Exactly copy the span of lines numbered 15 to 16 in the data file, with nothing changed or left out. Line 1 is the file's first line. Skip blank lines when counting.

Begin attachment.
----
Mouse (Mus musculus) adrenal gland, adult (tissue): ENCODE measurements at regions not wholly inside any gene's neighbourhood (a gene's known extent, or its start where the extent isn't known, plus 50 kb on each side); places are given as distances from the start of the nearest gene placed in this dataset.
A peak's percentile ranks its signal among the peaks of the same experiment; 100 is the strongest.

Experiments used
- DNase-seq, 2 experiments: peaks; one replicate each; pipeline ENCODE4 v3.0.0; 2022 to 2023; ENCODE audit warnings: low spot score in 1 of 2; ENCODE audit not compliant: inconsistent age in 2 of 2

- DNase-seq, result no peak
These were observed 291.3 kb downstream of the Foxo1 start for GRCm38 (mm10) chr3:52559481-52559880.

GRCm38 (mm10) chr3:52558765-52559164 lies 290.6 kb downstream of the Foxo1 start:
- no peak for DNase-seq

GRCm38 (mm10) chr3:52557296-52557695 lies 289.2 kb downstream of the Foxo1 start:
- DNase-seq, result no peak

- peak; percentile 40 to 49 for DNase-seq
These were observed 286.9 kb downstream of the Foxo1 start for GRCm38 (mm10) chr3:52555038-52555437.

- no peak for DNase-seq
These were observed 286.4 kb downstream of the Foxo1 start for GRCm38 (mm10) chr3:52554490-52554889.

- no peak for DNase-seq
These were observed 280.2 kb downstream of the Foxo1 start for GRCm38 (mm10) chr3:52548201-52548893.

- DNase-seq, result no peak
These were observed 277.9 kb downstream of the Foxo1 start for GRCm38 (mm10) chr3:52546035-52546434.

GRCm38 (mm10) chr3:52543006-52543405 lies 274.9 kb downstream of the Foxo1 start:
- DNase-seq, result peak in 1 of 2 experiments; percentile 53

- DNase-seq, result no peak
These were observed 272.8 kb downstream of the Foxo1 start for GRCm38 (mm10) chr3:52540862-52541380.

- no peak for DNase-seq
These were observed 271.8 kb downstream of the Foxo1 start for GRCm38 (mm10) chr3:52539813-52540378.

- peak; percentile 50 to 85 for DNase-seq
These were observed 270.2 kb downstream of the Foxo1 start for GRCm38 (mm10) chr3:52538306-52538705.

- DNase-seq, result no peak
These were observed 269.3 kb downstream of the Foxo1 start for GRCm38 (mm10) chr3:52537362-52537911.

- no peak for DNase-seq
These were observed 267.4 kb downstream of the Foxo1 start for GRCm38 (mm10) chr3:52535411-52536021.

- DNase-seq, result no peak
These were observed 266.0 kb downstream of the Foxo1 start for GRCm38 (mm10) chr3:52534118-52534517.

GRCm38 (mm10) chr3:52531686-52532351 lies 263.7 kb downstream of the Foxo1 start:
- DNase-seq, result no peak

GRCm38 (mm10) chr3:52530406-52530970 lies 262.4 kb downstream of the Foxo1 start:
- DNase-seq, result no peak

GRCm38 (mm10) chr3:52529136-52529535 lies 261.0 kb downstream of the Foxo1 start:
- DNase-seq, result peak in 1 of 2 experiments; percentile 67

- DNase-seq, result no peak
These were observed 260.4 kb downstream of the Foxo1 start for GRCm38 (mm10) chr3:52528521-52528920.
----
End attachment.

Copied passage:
- no peak for DNase-seq
These were observed 280.2 kb downstream of the Foxo1 start for GRCm38 (mm10) chr3:52548201-52548893.